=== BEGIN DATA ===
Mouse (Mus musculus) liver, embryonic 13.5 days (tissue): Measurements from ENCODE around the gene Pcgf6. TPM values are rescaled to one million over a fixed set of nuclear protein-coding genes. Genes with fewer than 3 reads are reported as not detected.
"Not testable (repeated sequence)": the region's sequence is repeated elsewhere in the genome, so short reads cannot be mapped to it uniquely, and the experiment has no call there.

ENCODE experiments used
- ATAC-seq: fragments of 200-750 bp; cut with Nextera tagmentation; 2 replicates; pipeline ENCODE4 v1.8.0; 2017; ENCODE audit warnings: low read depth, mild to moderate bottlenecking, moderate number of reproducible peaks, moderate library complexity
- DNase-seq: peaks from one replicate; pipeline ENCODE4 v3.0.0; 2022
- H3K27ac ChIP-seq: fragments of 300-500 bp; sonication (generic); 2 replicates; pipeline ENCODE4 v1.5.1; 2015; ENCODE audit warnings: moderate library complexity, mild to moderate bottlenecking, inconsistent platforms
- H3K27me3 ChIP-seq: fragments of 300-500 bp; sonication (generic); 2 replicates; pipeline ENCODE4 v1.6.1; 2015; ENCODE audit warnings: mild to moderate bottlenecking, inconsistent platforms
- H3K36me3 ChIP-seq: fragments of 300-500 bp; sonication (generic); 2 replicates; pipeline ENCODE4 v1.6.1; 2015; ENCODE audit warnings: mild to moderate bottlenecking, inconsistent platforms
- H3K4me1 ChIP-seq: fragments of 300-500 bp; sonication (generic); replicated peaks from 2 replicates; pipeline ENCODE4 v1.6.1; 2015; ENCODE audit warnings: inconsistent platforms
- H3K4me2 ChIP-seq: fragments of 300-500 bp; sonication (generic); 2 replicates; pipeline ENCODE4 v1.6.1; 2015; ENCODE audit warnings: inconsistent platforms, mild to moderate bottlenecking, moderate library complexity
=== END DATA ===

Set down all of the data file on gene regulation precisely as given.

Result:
Mouse (Mus musculus) liver, embryonic 13.5 days (tissue): Measurements from ENCODE around the gene Pcgf6. TPM values are rescaled to one million over a fixed set of nuclear protein-coding genes. Genes with fewer than 3 reads are reported as not detected.
"Not testable (repeated sequence)": the region's sequence is repeated elsewhere in the genome, so short reads cannot be mapped to it uniquely, and the experiment has no call there.

ENCODE experiments used
- ATAC-seq: fragments of 200-750 bp; cut with Nextera tagmentation; 2 replicates; pipeline ENCODE4 v1.8.0; 2017; ENCODE audit warnings: low read depth, mild to moderate bottlenecking, moderate number of reproducible peaks, moderate library complexity
- DNase-seq: peaks from one replicate; pipeline ENCODE4 v3.0.0; 2022
- H3K27ac ChIP-seq: fragments of 300-500 bp; sonication (generic); 2 replicates; pipeline ENCODE4 v1.5.1; 2015; ENCODE audit warnings: moderate library complexity, mild to moderate bottlenecking, inconsistent platforms
- H3K27me3 ChIP-seq: fragments of 300-500 bp; sonication (generic); 2 replicates; pipeline ENCODE4 v1.6.1; 2015; ENCODE audit warnings: mild to moderate bottlenecking, inconsistent platforms
- H3K36me3 ChIP-seq: fragments of 300-500 bp; sonication (generic); 2 replicates; pipeline ENCODE4 v1.6.1; 2015; ENCODE audit warnings: mild to moderate bottlenecking, inconsistent platforms
- H3K4me1 ChIP-seq: fragments of 300-500 bp; sonication (generic); replicated peaks from 2 replicates; pipeline ENCODE4 v1.6.1; 2015; ENCODE audit warnings: inconsistent platforms
- H3K4me2 ChIP-seq: fragments of 300-500 bp; sonication (generic); 2 replicates; pipeline ENCODE4 v1.6.1; 2015; ENCODE audit warnings: inconsistent platforms, mild to moderate bottlenecking, moderate library complexity